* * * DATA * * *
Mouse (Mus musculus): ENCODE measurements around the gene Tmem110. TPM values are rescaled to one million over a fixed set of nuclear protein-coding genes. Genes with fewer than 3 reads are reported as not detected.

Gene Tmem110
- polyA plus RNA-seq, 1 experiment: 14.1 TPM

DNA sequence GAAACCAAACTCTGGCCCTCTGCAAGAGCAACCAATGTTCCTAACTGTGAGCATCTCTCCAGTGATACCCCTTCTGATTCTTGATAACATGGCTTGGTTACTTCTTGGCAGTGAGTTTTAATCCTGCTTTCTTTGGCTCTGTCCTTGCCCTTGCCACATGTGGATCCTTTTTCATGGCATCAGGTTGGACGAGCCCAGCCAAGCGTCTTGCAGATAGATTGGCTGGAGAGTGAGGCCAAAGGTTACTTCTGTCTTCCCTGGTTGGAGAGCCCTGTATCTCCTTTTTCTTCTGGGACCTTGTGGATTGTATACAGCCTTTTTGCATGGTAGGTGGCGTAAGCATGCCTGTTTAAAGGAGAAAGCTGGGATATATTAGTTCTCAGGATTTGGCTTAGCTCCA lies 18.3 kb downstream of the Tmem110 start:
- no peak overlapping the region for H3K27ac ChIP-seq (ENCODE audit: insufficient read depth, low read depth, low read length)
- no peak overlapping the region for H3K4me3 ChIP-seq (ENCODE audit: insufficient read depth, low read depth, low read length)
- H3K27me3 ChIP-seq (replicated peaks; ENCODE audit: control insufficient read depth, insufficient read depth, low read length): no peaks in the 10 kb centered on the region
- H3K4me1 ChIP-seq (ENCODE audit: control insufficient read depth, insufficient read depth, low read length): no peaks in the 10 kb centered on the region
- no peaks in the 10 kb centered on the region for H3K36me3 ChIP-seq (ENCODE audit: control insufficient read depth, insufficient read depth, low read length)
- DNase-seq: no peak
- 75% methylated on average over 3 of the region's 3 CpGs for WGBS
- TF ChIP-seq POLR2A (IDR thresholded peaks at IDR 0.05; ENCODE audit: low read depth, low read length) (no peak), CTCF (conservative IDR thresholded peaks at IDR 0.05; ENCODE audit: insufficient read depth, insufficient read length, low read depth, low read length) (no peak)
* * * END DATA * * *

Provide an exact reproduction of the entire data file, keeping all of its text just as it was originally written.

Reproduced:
Mouse (Mus musculus): ENCODE measurements around the gene Tmem110. TPM values are rescaled to one million over a fixed set of nuclear protein-coding genes. Genes with fewer than 3 reads are reported as not detected.

Gene Tmem110
- polyA plus RNA-seq, 1 experiment: 14.1 TPM

DNA sequence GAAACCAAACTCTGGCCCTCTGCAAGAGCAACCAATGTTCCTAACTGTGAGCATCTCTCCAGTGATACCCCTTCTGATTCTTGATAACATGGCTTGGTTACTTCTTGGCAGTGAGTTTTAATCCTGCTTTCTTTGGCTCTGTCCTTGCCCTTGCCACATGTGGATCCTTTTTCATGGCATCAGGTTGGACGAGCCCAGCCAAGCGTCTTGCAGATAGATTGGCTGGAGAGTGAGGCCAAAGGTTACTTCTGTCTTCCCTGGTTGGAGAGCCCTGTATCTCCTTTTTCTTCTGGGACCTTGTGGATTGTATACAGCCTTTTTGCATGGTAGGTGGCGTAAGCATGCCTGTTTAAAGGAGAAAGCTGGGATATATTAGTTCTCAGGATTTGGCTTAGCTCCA lies 18.3 kb downstream of the Tmem110 start:
- no peak overlapping the region for H3K27ac ChIP-seq (ENCODE audit: insufficient read depth, low read depth, low read length)
- no peak overlapping the region for H3K4me3 ChIP-seq (ENCODE audit: insufficient read depth, low read depth, low read length)
- H3K27me3 ChIP-seq (replicated peaks; ENCODE audit: control insufficient read depth, insufficient read depth, low read length): no peaks in the 10 kb centered on the region
- H3K4me1 ChIP-seq (ENCODE audit: control insufficient read depth, insufficient read depth, low read length): no peaks in the 10 kb centered on the region
- no peaks in the 10 kb centered on the region for H3K36me3 ChIP-seq (ENCODE audit: control insufficient read depth, insufficient read depth, low read length)
- DNase-seq: no peak
- 75% methylated on average over 3 of the region's 3 CpGs for WGBS
- TF ChIP-seq POLR2A (IDR thresholded peaks at IDR 0.05; ENCODE audit: low read depth, low read length) (no peak), CTCF (conservative IDR thresholded peaks at IDR 0.05; ENCODE audit: insufficient read depth, insufficient read length, low read depth, low read length) (no peak)